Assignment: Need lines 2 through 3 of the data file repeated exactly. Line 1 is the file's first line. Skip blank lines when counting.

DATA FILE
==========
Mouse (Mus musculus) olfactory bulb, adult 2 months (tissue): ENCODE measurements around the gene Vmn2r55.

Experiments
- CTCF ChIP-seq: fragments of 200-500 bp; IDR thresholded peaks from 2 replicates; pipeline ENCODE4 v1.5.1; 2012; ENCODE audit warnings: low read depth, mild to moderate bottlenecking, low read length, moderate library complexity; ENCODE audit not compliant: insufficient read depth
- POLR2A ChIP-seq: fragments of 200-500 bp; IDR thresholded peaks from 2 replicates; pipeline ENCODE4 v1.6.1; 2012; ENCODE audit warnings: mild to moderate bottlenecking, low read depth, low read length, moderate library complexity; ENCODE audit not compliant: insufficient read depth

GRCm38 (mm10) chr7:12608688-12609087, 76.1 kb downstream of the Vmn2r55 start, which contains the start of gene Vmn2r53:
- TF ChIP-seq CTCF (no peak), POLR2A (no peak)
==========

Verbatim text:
Experiments
- CTCF ChIP-seq: fragments of 200-500 bp; IDR thresholded peaks from 2 replicates; pipeline ENCODE4 v1.5.1; 2012; ENCODE audit warnings: low read depth, mild to moderate bottlenecking, low read length, moderate library complexity; ENCODE audit not compliant: insufficient read depth